It was Fernando de la Rua's moment of triumph. He had just been elected President of Argentina in convincing fashion, crowning a four-decade-long political career and drawing down the curtain on the 10-year reign of Carlos Menem's Peronist Party. But in keeping with his character, de la Rua, 62, was subdued after the Oct. 24 vote. He barely cracked a smile, even as thousands cheered him outside a Buenos Aires hotel. "We will bring economic development with social justice," he pledged somberly.
De la Rua might call it "rational inexuberance." He knows he will have to skip the honeymoon and move directly to the task ministering to the ailing economy. Gross domestic product is set to shrink by more than 3% this year. Unemployment is close to 15%, and the budget deficit is expected to exceed the $5 billion target agreed to with the International Monetary Fund. Meanwhile, manufacturers, farmers, and exporters are up in arms over high taxes and rigid labor laws.
UNDER PRESSURE. De la Rua doesn't have much time to move into high gear. Argentine stocks and bonds rallied in the week before the election in anticipation of his victory. But the markets barely moved afterward. Even though the President-elect will not take office until Dec. 10, foreign and local investors are eagerly awaiting word of the new government's line-up. De la Rua is also under pressure to deliver a prescription for reining in the budget deficit without driving the country deeper into recession. If tough measures aren't spelled out in the next couple of weeks, Argentine securities will take a beating.
But the President-elect has to balance his economic priorities against the political realities. De la Rua must find enough posts to keep both members of his Alliance coalition happy: the century-old, centrist Radical Civic Union and the younger, left-leaning Frepaso. "From the economic point of view, he needs to make the Cabinet and policy known as soon as possible," says economist Abel Viglione of FIEL, a Buenos Aires think tank. "But politically, that's not so easy."
Argentina, more than most emerging markets, must also sell foreigners on its economic program. Because its currency board system keeps a hard peg to the U.S. greenback, it cannot easily lower interest rates or weaken the currency to revive exports and help local business. The country's only tool is fiscal discipline, and if foreign investors think de la Rua is sloppy with the budget, they will hammer Argentine stocks and bonds. Without foreign confidence, the government cannot raise money in the international capital markets. Next year, for example, Argentina's must drum up $16 billion to cover its deficit and service its debts.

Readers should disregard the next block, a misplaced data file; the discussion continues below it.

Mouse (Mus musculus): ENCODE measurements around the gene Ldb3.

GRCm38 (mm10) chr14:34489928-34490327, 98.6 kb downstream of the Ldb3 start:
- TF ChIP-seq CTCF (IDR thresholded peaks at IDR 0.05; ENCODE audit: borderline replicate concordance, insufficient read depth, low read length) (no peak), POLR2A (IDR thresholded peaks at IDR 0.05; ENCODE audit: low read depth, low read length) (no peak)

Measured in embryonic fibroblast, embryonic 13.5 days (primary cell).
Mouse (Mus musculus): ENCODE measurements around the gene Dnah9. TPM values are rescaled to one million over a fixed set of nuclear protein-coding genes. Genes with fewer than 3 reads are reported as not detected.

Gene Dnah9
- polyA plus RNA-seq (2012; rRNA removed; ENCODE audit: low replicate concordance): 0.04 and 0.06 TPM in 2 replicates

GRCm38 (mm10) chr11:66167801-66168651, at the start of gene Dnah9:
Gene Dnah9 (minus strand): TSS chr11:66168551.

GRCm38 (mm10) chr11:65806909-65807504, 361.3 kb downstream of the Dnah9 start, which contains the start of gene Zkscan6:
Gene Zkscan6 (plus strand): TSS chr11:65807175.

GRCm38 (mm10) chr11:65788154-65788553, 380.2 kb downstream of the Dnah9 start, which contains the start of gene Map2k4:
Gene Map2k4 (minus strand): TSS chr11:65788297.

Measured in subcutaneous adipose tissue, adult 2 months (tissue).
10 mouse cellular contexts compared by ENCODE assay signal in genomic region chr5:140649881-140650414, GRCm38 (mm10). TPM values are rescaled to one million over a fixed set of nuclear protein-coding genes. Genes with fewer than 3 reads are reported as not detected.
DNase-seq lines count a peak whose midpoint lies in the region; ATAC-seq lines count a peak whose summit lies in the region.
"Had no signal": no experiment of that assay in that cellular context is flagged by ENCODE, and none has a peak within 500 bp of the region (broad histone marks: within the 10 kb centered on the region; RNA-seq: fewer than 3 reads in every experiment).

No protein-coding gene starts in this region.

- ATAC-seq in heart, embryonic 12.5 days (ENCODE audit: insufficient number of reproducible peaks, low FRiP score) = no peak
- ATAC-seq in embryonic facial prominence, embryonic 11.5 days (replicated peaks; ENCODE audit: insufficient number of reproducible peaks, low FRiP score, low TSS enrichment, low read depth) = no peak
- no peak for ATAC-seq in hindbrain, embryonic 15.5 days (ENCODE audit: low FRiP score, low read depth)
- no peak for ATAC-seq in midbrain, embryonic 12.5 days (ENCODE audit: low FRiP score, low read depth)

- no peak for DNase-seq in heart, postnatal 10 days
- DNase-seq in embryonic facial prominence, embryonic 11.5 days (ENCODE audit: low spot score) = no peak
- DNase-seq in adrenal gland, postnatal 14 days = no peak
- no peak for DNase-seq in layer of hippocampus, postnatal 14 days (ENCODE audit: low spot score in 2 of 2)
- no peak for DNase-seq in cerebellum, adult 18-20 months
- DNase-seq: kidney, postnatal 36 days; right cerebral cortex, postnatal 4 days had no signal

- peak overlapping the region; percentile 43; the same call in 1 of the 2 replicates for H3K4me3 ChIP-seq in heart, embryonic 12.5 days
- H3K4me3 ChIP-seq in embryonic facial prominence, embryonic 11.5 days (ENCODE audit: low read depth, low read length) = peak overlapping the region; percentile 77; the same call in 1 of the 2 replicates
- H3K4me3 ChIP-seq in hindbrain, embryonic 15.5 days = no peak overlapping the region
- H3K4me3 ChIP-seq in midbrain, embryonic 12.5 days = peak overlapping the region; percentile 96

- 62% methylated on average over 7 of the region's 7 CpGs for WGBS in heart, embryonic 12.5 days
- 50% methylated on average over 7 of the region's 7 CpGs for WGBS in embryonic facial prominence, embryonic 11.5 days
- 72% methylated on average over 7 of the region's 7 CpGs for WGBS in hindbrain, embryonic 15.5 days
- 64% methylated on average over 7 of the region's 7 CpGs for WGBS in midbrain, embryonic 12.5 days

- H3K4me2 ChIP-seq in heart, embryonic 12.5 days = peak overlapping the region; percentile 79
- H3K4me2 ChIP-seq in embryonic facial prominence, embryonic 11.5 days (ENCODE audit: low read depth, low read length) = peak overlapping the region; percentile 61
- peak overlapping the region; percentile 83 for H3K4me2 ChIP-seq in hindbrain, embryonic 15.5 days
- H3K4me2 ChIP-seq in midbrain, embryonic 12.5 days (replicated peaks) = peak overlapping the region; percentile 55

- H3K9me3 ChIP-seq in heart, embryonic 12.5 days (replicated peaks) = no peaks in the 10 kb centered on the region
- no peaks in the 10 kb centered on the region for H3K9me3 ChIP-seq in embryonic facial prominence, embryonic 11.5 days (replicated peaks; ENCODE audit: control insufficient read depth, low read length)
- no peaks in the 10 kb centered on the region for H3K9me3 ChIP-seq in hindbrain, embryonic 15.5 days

To his credit, de la Rua appears comfortable with the idea of fiscal austerity. As mayor of Buenos Aires, he put the capital's finances back in the black. He and his Economy Minister--most likely former Central Bank President Jose Luis Machinea--are expected to slash discretionary spending and perhaps some government departments. De la Rua will probably have to raise some levies and eliminate exemptions on others in order to achieve the $4.5 billion deficit ceiling set for 2000.
CONSENSUS BUILDER. But long-awaited reforms, such as more flexible labor laws and an overhaul of the union-managed health-care system, will almost certainly remain on hold. The Peronists control the Senate at least through 2001 and have most of the provincial governorships. The unions are adamantly opposed to changes in the labor code, even though they could stimulate job creation and make Argentine industry more competitive. De la Rua, who prides himself on being a consensus builder, will not risk alienating his opponents too early in his four-year term.
That's bad news for business leaders. The economy needs a "confidence shock to send a clear message to both local and international business that Argentina can be trusted," says Guillermo Jofre, chief financial officer at telecom firm Impsat Corp.
The good news is that the President-elect has luck on his side. Brazil, Argentina's chief trading partner, is starting to climb out of its recession. Prices of Argentina's key exports, such as steel and vegetable oil, are rebounding. Argentina's economy may already have touched bottom, and recovery should begin next year. But de la Rua has never been the kind of politician to depend on luck. He can't afford to start now.